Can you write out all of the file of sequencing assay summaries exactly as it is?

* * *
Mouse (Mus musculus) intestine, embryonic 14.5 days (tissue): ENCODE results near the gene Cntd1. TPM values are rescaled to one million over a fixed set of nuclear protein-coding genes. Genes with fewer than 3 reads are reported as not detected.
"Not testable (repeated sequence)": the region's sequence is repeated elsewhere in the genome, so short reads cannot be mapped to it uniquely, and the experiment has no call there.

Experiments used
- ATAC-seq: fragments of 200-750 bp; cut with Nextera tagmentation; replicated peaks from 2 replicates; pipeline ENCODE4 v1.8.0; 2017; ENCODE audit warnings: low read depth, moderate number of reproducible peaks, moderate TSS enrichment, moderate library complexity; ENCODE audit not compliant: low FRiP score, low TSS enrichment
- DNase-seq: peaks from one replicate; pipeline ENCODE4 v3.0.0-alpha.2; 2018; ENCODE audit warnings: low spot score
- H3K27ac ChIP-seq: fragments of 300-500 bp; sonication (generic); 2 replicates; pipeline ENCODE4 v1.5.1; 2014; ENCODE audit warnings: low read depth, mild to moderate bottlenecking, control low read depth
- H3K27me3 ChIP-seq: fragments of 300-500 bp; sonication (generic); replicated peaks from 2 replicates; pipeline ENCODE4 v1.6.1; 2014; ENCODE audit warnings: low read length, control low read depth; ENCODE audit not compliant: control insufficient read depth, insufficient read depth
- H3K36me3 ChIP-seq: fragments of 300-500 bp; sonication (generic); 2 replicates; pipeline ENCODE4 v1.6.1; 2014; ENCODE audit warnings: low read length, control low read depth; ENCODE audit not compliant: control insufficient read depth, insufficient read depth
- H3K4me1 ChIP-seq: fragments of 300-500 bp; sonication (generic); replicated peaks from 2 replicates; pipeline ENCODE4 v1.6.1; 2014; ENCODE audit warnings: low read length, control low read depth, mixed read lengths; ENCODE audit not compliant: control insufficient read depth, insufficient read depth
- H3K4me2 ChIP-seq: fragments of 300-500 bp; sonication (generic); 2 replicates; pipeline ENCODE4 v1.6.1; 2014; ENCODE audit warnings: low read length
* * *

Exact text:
Mouse (Mus musculus) intestine, embryonic 14.5 days (tissue): ENCODE results near the gene Cntd1. TPM values are rescaled to one million over a fixed set of nuclear protein-coding genes. Genes with fewer than 3 reads are reported as not detected.
"Not testable (repeated sequence)": the region's sequence is repeated elsewhere in the genome, so short reads cannot be mapped to it uniquely, and the experiment has no call there.

Experiments used
- ATAC-seq: fragments of 200-750 bp; cut with Nextera tagmentation; replicated peaks from 2 replicates; pipeline ENCODE4 v1.8.0; 2017; ENCODE audit warnings: low read depth, moderate number of reproducible peaks, moderate TSS enrichment, moderate library complexity; ENCODE audit not compliant: low FRiP score, low TSS enrichment
- DNase-seq: peaks from one replicate; pipeline ENCODE4 v3.0.0-alpha.2; 2018; ENCODE audit warnings: low spot score
- H3K27ac ChIP-seq: fragments of 300-500 bp; sonication (generic); 2 replicates; pipeline ENCODE4 v1.5.1; 2014; ENCODE audit warnings: low read depth, mild to moderate bottlenecking, control low read depth
- H3K27me3 ChIP-seq: fragments of 300-500 bp; sonication (generic); replicated peaks from 2 replicates; pipeline ENCODE4 v1.6.1; 2014; ENCODE audit warnings: low read length, control low read depth; ENCODE audit not compliant: control insufficient read depth, insufficient read depth
- H3K36me3 ChIP-seq: fragments of 300-500 bp; sonication (generic); 2 replicates; pipeline ENCODE4 v1.6.1; 2014; ENCODE audit warnings: low read length, control low read depth; ENCODE audit not compliant: control insufficient read depth, insufficient read depth
- H3K4me1 ChIP-seq: fragments of 300-500 bp; sonication (generic); replicated peaks from 2 replicates; pipeline ENCODE4 v1.6.1; 2014; ENCODE audit warnings: low read length, control low read depth, mixed read lengths; ENCODE audit not compliant: control insufficient read depth, insufficient read depth
- H3K4me2 ChIP-seq: fragments of 300-500 bp; sonication (generic); 2 replicates; pipeline ENCODE4 v1.6.1; 2014; ENCODE audit warnings: low read length